Few takers for flats priced above HK$10 million at Centra Horizon in Tai Po as buyers' confidence takes a hit

By Pearl Liu pearl.liu@scmp.com / https://www.scmp.com/property/hong-kong-china/article/3010054/few-takers-flats-priced-above-hk10-million-centra-horizon?utm_medium=partner&utm_campaign=contentexchange&utm_source=EdgeProp | May 14, 2019 10:48 AM SGT
Investors' appetite for new flats priced above HK$10 million (US$1.27 million) is showing signs of waning as they are hesitating to dig deeper into their pockets for large units, fearing a prolonged US-China trade war could hurt economic outlook.
During the sale of the first batch at the end of April, investors snapped up more than 75 per cent of the 295 units on offer, waiting patiently in long, snaking queues outside the company's sales office for a chance to buy a flat.
The cooling off in demand comes amid an escalation of tension between China and US.
The Centra Horizon residential project by Billion Development and Project Management, at Pak Shek Kok, Tai Po. Photo: Martin Chan
The the world's two largest economies are yet to reach an agreement to end the year-long trade war. Last week, the US increased tariffs on US$200 billion of Chinese imports to 25 per cent, sending Hong Kong's benchmark Hang Seng Index down 5 per cent.
"The sudden rise in US-China tensions has put the brakes on the recent sharp and strong recovery as some buyers are afraid of further turmoil," said Derek Chan, head of research at Ricacorp Properties.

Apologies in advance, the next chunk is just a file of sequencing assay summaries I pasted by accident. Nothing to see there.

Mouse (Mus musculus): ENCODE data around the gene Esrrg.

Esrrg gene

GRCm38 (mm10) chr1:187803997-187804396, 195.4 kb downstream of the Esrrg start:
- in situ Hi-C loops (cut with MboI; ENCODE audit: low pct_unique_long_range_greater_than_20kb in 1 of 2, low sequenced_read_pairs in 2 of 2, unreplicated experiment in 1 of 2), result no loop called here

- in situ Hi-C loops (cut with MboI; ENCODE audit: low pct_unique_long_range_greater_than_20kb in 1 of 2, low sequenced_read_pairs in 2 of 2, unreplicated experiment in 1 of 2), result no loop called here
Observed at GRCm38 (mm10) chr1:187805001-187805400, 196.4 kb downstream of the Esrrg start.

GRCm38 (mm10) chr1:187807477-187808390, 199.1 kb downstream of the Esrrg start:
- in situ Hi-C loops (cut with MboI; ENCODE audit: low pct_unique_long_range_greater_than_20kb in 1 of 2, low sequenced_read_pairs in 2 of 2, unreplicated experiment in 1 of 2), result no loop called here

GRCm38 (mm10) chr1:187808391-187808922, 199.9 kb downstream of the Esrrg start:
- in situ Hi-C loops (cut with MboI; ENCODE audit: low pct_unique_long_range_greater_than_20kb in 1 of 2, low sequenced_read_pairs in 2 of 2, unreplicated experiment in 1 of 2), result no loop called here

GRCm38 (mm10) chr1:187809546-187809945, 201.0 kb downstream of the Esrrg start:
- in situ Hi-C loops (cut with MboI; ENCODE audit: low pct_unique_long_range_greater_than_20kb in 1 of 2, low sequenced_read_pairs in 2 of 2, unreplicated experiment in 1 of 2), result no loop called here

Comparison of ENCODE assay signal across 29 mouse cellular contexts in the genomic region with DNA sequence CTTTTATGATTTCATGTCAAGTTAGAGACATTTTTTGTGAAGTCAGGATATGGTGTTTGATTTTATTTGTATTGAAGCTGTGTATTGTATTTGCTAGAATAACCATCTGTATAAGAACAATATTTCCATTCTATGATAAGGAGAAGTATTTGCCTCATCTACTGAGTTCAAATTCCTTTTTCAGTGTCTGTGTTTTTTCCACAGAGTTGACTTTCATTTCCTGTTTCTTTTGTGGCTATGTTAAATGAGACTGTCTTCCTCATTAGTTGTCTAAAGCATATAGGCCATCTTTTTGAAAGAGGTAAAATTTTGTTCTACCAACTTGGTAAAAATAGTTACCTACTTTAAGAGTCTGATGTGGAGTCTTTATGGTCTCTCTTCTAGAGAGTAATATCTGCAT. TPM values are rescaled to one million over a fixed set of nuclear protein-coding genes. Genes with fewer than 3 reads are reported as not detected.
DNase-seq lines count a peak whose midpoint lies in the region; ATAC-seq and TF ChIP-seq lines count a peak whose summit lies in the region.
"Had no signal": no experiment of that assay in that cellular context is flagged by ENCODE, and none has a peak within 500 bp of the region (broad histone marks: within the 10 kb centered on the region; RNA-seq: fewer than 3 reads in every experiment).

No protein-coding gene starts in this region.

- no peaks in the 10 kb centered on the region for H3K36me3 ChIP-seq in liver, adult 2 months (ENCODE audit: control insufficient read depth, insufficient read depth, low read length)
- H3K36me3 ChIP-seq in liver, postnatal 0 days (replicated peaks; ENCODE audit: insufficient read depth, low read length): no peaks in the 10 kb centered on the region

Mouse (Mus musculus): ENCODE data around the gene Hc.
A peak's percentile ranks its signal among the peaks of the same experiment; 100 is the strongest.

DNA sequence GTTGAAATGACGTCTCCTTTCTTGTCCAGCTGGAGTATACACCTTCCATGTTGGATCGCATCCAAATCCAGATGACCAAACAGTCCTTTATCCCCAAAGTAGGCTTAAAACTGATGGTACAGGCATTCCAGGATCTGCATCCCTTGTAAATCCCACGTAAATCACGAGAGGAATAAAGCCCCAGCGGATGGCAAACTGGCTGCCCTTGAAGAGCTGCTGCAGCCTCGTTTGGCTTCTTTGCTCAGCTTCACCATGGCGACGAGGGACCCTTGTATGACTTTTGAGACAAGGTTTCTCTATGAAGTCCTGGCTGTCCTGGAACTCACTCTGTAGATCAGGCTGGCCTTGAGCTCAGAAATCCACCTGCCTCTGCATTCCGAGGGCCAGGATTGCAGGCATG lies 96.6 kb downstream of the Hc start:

Agents said a buyer who had booked a HK$14.3 million unit at the project on April 28 has forfeited HK$712,900 after deciding to renege on the deal last week.
The price of flats at Monday's sale started at HK$14,004 per square foot after discounts, 10 per cent higher than those on sale last month.
But some buyers continued to put their faith in the city's property market, shrugging aside the price increase and an escalation in trade tensions.
"The home demand is so strong here that prices will definitely continue to increase in the future," said Yeung, a buyer who only gave his last name. He bought a one-bedroom unit at Centra Horizon for HK$5 million after unsuccessfully trying to get his hands on one in his earlier attempt.
Hong Kong, the most expensive city in the world, saw a correction in home prices between August and December last year. But since then prices of lived-in homes have risen for 13 consecutive weeks.
"Negative news like trade war may cause fluctuations in the short term, but we see the overall trend of prices continuing to go up unless there is a large boost in supply," said Ricacorp's Chan. "Soon people will get used to the ups and downs of trade war and see such twists as normal."
Last week, UBS said that Hong Kong's property bull market has another 10 years to run, as housing supply fails to keep up with the new population pouring in from the Greater Bay Area.
This article originally appeared in the South China Morning Post (SCMP), the most authoritative voice reporting on China and Asia for more than a century. For more SCMP stories, please explore the SCMP app or visit the SCMP's Facebook and Twitter pages. Copyright © 2019 South China Morning Post Publishers Ltd. All rights reserved.
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